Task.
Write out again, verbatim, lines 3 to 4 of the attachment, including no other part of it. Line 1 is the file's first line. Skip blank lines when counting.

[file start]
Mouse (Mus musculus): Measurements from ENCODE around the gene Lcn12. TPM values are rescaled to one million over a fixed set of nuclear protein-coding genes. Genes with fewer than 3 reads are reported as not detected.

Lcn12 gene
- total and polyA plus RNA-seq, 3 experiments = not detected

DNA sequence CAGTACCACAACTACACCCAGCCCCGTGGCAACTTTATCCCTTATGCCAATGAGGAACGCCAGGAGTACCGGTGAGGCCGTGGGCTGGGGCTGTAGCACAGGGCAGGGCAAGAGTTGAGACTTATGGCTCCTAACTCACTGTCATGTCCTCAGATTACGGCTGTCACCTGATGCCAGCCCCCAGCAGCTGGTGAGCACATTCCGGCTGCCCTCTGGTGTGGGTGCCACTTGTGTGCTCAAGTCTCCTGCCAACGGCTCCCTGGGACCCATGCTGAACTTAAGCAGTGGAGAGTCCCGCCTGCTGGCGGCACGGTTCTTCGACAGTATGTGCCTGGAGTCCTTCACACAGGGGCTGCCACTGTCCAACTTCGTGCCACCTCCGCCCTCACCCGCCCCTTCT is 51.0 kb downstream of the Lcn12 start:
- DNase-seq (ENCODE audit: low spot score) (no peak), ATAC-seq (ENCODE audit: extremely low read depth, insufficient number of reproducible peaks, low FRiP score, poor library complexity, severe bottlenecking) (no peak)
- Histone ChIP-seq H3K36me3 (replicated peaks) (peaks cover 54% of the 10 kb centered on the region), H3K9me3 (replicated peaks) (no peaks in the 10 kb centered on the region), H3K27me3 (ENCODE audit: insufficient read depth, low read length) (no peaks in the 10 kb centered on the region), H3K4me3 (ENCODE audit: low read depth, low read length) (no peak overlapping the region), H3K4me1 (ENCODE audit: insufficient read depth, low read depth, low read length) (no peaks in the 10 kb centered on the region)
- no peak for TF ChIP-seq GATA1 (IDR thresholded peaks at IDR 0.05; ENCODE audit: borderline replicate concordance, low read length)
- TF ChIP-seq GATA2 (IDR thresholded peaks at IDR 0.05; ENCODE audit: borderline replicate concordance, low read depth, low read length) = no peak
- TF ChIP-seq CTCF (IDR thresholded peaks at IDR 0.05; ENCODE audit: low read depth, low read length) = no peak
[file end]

- total and polyA plus RNA-seq, 3 experiments = not detected

DNA sequence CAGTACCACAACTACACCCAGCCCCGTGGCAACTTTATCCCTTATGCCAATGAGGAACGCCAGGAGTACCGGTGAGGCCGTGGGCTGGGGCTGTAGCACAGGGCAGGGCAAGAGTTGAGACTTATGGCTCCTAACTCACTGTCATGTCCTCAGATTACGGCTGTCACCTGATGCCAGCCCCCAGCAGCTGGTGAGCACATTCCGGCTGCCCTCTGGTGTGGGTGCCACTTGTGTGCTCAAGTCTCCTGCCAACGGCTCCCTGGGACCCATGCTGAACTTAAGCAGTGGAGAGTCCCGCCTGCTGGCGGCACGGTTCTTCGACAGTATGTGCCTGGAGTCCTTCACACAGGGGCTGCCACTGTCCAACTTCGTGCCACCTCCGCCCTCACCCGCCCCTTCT is 51.0 kb downstream of the Lcn12 start: